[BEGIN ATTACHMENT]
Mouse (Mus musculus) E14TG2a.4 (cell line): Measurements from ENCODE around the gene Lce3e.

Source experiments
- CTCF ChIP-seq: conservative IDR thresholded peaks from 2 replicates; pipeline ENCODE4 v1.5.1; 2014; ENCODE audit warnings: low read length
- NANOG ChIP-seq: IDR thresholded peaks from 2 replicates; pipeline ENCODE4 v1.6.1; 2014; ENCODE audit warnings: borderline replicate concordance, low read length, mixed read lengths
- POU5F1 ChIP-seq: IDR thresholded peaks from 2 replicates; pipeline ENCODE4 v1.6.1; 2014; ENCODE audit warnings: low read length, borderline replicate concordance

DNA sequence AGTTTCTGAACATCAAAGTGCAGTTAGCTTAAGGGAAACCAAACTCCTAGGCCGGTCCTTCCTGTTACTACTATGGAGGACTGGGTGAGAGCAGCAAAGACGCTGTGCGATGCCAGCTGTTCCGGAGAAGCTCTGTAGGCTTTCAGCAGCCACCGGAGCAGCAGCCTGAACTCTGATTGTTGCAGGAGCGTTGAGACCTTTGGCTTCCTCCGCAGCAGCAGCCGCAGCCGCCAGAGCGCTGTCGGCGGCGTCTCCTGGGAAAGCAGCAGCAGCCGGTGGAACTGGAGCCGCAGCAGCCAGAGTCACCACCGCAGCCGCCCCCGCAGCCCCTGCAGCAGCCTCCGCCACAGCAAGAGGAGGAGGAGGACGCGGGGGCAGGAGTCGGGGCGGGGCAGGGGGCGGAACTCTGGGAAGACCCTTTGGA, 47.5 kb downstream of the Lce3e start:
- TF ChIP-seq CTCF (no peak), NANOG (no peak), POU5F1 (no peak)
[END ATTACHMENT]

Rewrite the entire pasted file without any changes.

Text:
Mouse (Mus musculus) E14TG2a.4 (cell line): Measurements from ENCODE around the gene Lce3e.

Source experiments
- CTCF ChIP-seq: conservative IDR thresholded peaks from 2 replicates; pipeline ENCODE4 v1.5.1; 2014; ENCODE audit warnings: low read length
- NANOG ChIP-seq: IDR thresholded peaks from 2 replicates; pipeline ENCODE4 v1.6.1; 2014; ENCODE audit warnings: borderline replicate concordance, low read length, mixed read lengths
- POU5F1 ChIP-seq: IDR thresholded peaks from 2 replicates; pipeline ENCODE4 v1.6.1; 2014; ENCODE audit warnings: low read length, borderline replicate concordance

DNA sequence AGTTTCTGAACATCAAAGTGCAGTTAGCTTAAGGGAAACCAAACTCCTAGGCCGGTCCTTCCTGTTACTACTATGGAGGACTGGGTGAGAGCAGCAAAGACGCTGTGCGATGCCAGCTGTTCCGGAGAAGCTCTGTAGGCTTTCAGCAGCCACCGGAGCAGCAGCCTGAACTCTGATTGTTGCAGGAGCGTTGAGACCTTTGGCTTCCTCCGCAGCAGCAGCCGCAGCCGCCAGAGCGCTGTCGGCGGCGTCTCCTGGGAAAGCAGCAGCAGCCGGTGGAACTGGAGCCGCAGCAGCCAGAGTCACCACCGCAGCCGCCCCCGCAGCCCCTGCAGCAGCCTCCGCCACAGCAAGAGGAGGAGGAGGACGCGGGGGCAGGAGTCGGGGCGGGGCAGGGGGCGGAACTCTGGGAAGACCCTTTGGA, 47.5 kb downstream of the Lce3e start:
- TF ChIP-seq CTCF (no peak), NANOG (no peak), POU5F1 (no peak)